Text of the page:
The Single Most Important Thing You Must do
to Ensure Your Copywriting Success
As an AWAI-trained copywriter, you’ll learn literally hundreds of secrets to becoming successful. But, these keys to success mean nothing if you don’t do one thing.
This simple “secret” is nothing new. If you’ve been in the Accelerated Program Live Companion Series, you’ve heard Katie and Rebecca tell it at the end of every session.
If you’ve read my COS blog or been in any of the COS Targeted Learning Programs, you’ve heard it dozens of times.
This one, simple secret is: If you want to be a successful copywriter, you have to write. And write some more. And even more.
Write something every day. Seven days a week. Try writing at least 250 words. Make it something that’ll have the biggest impact possible on your career.
And, how do you do that? What do you write?
Choosing from a world of possibilities
When you’re first starting out …
Copywriting is about persuasion. Make your daily writing persuasive writing. If you’re just starting out, find something you’re passionate about and persuade someone else to see your point of view.
Write your local newspaper about an important issue. Convince readers why your cause should be supported.
Write a personal letter to a friend praising the benefits of a product you like. Or, write members of your family about your new copywriting career.
Write a testimonial letter for products you’ve tried and have been wowed by. Or, write to a company about one that disappointed you.
Did you visit a vacation spot you loved? Write a letter and tell someone about it. It doesn’t have to be a fancy escape to Switzerland. Write about the three days you spent finishing for trout on the Sacramento River.
Saw a movie you loved — or hated? Write an in-depth review.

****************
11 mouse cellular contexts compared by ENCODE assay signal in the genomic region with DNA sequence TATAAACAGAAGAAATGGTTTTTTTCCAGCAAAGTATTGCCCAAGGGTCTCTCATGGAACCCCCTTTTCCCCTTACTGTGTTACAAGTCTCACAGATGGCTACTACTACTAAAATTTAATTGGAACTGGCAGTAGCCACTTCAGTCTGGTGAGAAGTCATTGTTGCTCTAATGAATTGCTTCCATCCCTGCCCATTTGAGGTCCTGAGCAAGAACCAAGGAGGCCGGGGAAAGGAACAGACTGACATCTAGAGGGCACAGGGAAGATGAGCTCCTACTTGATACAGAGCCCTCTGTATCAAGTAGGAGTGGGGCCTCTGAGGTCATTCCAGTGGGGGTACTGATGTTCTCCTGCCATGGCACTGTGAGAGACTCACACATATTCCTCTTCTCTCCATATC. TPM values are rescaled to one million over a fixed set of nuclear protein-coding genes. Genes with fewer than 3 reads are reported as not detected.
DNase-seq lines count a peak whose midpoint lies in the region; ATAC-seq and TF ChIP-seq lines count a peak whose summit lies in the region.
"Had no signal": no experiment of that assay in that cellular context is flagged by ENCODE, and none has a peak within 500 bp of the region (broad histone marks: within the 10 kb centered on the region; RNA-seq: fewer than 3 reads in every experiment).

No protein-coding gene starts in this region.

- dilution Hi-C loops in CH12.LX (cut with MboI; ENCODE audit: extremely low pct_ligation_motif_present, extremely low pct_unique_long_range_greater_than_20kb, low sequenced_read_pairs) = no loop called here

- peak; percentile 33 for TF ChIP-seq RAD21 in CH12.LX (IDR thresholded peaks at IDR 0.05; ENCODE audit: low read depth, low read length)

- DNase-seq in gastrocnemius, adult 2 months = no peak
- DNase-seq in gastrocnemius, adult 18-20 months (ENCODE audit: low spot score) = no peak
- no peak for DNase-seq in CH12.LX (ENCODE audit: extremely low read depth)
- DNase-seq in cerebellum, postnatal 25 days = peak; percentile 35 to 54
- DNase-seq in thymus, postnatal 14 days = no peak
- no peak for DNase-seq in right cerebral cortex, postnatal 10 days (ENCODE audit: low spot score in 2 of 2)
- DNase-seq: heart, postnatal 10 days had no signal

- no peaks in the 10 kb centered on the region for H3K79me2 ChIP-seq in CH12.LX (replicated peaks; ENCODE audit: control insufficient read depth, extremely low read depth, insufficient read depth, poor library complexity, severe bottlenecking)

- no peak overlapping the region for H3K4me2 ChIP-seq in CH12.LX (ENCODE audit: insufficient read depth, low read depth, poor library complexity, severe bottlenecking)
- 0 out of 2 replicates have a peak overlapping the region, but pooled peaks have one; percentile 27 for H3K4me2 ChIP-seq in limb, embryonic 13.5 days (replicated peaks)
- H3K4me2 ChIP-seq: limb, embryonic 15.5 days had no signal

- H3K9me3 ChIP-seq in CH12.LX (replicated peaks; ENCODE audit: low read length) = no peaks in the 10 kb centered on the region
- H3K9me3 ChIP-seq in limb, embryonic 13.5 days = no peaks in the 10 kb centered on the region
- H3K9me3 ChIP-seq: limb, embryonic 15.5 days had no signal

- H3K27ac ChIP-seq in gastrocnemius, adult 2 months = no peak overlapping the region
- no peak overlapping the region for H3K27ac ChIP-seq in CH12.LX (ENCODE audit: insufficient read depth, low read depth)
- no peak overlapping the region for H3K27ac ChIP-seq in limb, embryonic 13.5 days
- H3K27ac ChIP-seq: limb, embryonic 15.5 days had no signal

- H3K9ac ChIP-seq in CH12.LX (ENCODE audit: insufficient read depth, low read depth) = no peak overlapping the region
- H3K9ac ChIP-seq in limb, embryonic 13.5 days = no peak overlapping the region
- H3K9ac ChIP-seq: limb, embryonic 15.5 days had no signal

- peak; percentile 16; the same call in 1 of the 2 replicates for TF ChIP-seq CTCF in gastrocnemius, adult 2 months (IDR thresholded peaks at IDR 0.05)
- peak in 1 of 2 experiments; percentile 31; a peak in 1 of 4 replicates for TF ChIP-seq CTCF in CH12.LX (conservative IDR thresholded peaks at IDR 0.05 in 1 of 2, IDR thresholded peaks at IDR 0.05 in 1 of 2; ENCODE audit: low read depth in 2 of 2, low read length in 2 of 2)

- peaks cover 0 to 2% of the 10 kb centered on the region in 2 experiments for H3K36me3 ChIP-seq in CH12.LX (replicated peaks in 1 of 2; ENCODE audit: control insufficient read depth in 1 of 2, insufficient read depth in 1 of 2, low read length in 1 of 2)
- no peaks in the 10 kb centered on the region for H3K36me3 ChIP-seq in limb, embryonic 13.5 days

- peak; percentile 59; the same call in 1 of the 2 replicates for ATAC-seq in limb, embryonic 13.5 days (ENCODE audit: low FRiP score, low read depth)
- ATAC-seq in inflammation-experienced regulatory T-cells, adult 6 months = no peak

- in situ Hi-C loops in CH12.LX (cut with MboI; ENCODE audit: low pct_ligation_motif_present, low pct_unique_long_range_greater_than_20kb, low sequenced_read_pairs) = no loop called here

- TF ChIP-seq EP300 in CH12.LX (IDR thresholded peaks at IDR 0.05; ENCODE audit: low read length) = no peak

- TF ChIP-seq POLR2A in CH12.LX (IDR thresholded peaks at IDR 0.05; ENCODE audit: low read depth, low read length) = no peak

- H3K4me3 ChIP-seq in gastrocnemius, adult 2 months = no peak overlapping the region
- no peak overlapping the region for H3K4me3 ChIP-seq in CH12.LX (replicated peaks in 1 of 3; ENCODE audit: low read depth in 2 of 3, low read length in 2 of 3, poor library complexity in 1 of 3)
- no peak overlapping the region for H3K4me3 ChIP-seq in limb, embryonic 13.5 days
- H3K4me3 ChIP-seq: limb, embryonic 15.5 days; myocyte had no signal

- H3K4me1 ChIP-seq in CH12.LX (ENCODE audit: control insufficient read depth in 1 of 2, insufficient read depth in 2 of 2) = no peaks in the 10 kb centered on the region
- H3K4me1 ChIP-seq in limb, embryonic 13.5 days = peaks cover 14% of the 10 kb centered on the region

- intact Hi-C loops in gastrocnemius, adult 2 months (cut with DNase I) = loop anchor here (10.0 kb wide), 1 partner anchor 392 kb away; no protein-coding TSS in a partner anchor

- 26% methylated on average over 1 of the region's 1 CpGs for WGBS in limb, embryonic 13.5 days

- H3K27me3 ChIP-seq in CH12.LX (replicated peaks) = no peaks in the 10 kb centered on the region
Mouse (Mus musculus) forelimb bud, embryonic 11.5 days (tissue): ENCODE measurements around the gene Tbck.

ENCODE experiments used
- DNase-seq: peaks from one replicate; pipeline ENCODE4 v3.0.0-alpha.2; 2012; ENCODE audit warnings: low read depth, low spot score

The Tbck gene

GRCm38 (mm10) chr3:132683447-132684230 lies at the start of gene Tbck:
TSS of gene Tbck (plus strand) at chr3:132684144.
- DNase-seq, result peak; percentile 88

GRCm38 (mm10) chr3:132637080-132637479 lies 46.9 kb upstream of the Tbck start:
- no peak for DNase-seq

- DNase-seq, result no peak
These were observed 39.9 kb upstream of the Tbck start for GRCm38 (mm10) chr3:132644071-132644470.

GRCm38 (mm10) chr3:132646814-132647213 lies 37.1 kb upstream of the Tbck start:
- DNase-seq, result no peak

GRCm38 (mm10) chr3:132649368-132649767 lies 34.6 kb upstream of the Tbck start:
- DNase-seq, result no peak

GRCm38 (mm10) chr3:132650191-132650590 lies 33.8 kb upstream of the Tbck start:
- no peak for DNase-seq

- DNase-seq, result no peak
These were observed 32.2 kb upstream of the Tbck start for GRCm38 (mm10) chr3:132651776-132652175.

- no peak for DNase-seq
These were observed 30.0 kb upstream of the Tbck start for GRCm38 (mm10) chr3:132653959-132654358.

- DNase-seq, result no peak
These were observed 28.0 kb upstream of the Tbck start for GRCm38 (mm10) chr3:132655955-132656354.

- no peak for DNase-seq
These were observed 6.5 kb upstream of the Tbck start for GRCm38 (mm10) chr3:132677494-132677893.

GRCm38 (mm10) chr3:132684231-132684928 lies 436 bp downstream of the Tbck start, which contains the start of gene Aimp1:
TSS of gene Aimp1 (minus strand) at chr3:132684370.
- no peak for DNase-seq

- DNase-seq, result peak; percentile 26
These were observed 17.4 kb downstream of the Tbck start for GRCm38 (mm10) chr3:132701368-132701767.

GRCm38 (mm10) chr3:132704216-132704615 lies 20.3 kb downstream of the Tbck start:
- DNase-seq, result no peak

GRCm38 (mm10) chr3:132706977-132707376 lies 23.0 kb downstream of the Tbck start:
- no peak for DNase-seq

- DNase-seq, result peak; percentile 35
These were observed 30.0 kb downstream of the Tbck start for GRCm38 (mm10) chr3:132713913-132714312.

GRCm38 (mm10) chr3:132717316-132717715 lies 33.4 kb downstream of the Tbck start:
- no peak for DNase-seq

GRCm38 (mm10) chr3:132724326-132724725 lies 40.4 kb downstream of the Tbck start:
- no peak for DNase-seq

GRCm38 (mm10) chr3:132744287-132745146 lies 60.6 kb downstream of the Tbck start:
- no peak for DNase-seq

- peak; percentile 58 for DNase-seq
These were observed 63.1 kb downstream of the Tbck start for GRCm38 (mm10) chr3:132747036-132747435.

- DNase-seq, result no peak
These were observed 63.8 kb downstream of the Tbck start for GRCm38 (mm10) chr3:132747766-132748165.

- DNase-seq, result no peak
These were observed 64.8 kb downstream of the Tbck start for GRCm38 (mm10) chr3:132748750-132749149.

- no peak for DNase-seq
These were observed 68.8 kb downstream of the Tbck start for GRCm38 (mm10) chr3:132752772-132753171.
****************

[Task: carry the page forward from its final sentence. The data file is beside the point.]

Once you’ve written your letter, don’t send it. Let it sit for a few days or a week. Then, go back and for one of your daily writing sessions, you don’t write. Rewrite. Look at one of your writing samples with a critical eye.
Does it say exactly what you wanted to say? Are the words the best ones you can use? Have you eliminated words you didn’t need and simplified your language as much as possible?
Are you afraid you’ll run out of things to write about? Not a chance! Carry a pad of paper and pen with you everywhere. (You’re a writer now. Never be without your tools.) When something interesting, or compelling, or disturbing strikes you, write a few brief words about it in your notebook.
As you’re picking up steam in your training …
It won’t take you long in going through the AWAI materials before you find something to write about. Something like the restaurant letter in the Accelerated Program for Six-Figure Copywriting. There are exercises like this one throughout most of the AWAI programs.
These “exercises” are great for your daily writing drill. They provide you focus and something to concentrate on.
But, it’s not good enough to just look at the exercise and think about it. It’s not good enough to just plan what you’ll say when you write it. It’s not good enough to just say, “I’ll get back to it later after I’ve finished a few more chapters.”
Do it right then!
Follow the guidelines laid down in the program. Bring everything you’ve learned about copywriting up to that point to your writing. Take your time. Do the best job possible.
And, like with the other writing: When you’re done, you are not done. Let your writing rest a few days. Go back. Reread. Rewrite. Edit.
Turn everything you write into a spec assignment
If you’re in Circle Of Success, you have a unique opportunity. COS spec assignments let you practice everything you’re learning in the AWAI and COS targeted programs. The bonus here, of course, is you have the chance to impress real clients with what you’re learning.
But even if you aren’t in COS, all the writing I’m pushing you to do is more than just practice. Turn these practice letters into potential specs.
Polish them until they’re close to perfect. Eliminate all misspellings and typos. Then, send your testimonial to the company whose product impressed you. Send your restaurant letter or your vacation story to the local newspaper. Upload your movie review to someplace like the Internet Movie Database.
Of course, nobody’s going to pound down your door asking you to write for them on your first submissions. After a while, though — and sooner rather than later — your writing gets stronger, more persuasive.
It gets easier for you to write. You gain more confidence. You’re loving to write and writing more. And soon, you’re submitting real spec assignments to companies you want to write for and get paid.
But, it won’t happen if you don’t take that one important step … and write every day.
The Professional Writers’ Alliance
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